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Fooling the ragman


In his day, ragman Harry Demsky was better known in Amsterdam than his son Isadore.

Central Bridge barbershop fire claimed seven lives


An early-morning blaze in a building housing living quarters and a Central Bridge barbershop claimed the lives of seven members of the Teale family on Wednesday, Feb. 17, 1926.

A night to remember

A New York City area woman who survived the April 15, 1912 sinking of the Titanic felt compelled to write to President William Howard Taft to set the record straight.

Evolution of library in Amsterdam


The first organized book collection in Amsterdam was the Union Library, founded in 1805 and operated one day a week from the librarian’s home. There are no records for the Union Library after 1832.

Businesses closed for Monsignor Browne’s funeral

William Arthur Browne, who became one of Amsterdam’s most important Roman Catholic leaders, was born in Watervliet on April 9, 1858.

Internet pioneer was a top student with perfect pitch

Internet pioneer was a top student with perfect pitch

When computer programmer Raymond Samuel Tomlinson, 74, died March 5 in Lincoln, Massachusetts, news stories around the world noted his roots in Amsterdam, Vail Mills and Broadalbin.

Michael Wytrwal, city’s unofficial Polish mayor


Long before Polish-American John Gomulka was elected mayor of Amsterdam in 1967, Michael J. Wytrwal, who never held elected office, was widely known as the city’s unofficial Polish mayor.

Veterans sought affordable housing in Amsterdam


World War II had ended 11 months earlier and many Amsterdam war veterans were outraged over the lack of affordable housing.

Bowler’s Brewery, an Amsterdam institution


Harry Fitch Bowler was born in Ipswich, England, in 1854 and at age 4 relocated with his family to Troy, where his father, Henry, operated a brewery. Harry grew up in Troy, then worked for a brewer in Virginia.

Tragedy on the Mountain Lake Electric Railroad on July 4, 1902

A steep grade, human error and a wet night contributed to what one newspaper headline described as an appalling accident on the Mountain Lake Electric Railroad near Gloversville on July 4, 1902.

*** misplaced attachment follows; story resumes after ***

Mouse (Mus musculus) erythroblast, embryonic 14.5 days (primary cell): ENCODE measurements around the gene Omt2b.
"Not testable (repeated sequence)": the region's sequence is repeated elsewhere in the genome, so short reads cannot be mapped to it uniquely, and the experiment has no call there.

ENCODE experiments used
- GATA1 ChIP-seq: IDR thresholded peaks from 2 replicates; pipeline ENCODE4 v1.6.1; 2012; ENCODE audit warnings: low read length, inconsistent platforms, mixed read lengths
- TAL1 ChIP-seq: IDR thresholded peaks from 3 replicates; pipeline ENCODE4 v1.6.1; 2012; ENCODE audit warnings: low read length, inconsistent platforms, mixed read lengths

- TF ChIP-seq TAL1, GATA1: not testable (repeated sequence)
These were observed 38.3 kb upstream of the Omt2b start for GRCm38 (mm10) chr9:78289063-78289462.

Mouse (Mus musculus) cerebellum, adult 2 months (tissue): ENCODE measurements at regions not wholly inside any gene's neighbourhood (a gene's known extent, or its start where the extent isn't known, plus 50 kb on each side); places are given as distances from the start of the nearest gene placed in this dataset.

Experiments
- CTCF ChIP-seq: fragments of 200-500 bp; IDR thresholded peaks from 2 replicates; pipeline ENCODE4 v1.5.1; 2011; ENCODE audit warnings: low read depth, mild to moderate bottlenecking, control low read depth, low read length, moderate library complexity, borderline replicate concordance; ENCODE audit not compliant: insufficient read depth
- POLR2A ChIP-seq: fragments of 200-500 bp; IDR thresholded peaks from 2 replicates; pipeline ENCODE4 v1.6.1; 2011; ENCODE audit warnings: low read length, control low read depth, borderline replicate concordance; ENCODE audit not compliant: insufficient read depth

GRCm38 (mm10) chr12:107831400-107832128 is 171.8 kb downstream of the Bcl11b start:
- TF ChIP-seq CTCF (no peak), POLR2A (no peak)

Fourteen people died and 60 were injured.

African-Americans in the Mohawk Valley

British Indian agent Sir William Johnson owned at least 40 slaves at his Johnstown plantation in the 1700s. Dutch plantation owners in our area also enslaved African-Americans to work their lands.

Local connection to Boston Tea Party

Jelles Fonda was in a tough spot in 1774. A prominent trader and landowner who had served in the French and Indian War under the recently deceased British Indian agent Sir William Johnson, Fonda was being chastised by attorney Walter Butler and members of Johnson’s family, presumably including Johnson’s son John.

A Disney link to Mohawk Carpets

A Disney link to Mohawk Carpets

A cartoon character called Mohawk Tommy was used by Mohawk Carpets of Amsterdam in advertising and promotional items starting in the 1950s.

Amsterdam artist John Harvey had a sign-painting business


An accomplished artist, John Frasier Harvey’s life was marred by the death of one of his sons in a collision between a milk train and an automobile.

Saloon keeper killed by paramour in 1895

Florence Haun rushed into the Amsterdam police station on Wednesday morning, Nov. 6, 1895 and blurted, “My God, I have killed Charley.”

Rabbi Bloom served Amsterdam congregation for 39 years

His son and grandson want to hear the voice of Rabbi Samuel A. Bloom once again.

Cranesville ‘lighthouse’ was guide for motorists


George Washington Phillips, a leading citizen of the Montgomery County hamlet of Cranesville, made his home a lighthouse to guide motorists on busy Route 5.

Lost highway, speed skater remembered

East-west highway, speed s

Christmas memories in the Mohawk Valley

Fulton County children wrote letters to Santa addressed to the local newspaper over a hundred years ago. Historian Peter Betz has made a study of these letters and found that ice skates and sleds were the most desired gifts.

Daly family of Amsterdam just kept on truckin'

Trucking already was in their blood when John A. Daly and his wife, Gertrude, founded Amsterdam Despatch in 1932 with offices at 23 Schuyler St.

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